Aspen and Garmisch-Partenkirchen celebrate 50 years as sister cities
Special to The Aspen Times
Aspen and Garmisch-Partenkirchen, Germany, became Sister Cities on Sept. 23, 1966.
This international connection was spearheaded by Gretl Uhl, a Partenkirchen native who moved with her husband, Sepp, to Aspen in 1953. Sepp was a paramount figure in the Aspen Ski School for many years and Gretl’s restaurant on Aspen Mountain (Bonnie’s today), which served up the world’s best apple strudel, became an international legend. Although Aspen now has many Sister Cities, Garmisch-Partenkirchen was its first, and the two cities have had many cultural, work, student, and ski exchanges over the decades.
This year, 15 Roaring Fork Valley residents, including Mayor Steve Skadron of Aspen and Mayor Markey Butler of Snowmass Village, traveled to Garmisch-Partenkirchen to celebrate the 50th anniversary for a week full of hikes, tours and special dinners, along with a formal reception with the mayor of Garmisch-Partenkirchen and a gala celebration and banquet. A new wooden sculpture, created by a young artist in the internationally known Schnitzschule (wood carving school) in Garmisch, was dedicated in the town’s Aspen Park. Nancy Gensch was awarded the Garmisch-Partenkirchen Silver Medal of Honor for her part in supporting and sustaining the Sister City connection. Trudi Vogt of Garmisch-Partenkirchen, Gretl Uhl and Wolf Gensch also were recognized for their contributions during these 50 years. Part of the group continued on to Chamonix, France — also a Sister City of Aspen.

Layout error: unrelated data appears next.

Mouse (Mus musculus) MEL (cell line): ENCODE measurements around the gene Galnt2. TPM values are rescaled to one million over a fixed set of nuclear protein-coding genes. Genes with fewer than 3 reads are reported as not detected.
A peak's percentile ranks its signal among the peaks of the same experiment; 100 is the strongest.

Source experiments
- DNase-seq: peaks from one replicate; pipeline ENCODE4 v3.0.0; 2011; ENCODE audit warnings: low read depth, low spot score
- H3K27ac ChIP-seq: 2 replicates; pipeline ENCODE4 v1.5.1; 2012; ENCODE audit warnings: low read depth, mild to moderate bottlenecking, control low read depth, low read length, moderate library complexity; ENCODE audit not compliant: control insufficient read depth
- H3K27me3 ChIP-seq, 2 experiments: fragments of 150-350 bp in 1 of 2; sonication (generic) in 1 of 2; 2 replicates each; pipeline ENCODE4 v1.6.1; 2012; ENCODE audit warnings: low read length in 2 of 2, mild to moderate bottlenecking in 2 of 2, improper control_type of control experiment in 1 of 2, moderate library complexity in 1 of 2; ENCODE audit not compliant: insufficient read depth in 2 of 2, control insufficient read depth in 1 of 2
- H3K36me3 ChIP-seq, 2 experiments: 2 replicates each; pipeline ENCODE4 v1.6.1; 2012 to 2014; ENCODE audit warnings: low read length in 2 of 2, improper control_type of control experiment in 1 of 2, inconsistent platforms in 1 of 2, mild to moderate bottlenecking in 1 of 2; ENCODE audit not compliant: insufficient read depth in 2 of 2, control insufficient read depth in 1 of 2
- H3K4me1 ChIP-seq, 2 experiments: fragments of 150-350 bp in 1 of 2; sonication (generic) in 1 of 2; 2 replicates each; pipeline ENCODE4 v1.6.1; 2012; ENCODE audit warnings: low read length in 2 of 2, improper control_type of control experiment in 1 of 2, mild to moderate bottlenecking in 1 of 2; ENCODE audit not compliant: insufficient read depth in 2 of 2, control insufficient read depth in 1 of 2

Aspen Sister Cities welcomes participation from Roaring Fork Valley residents. For more information, contact Diane Godfrey at firstname.lastname@example.org.
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The coronavirus threat delayed the opening of developed campgrounds in the Roaring Fork, Fryingpan and Crystal valleys. The Forest Service will phase them back in by June 12.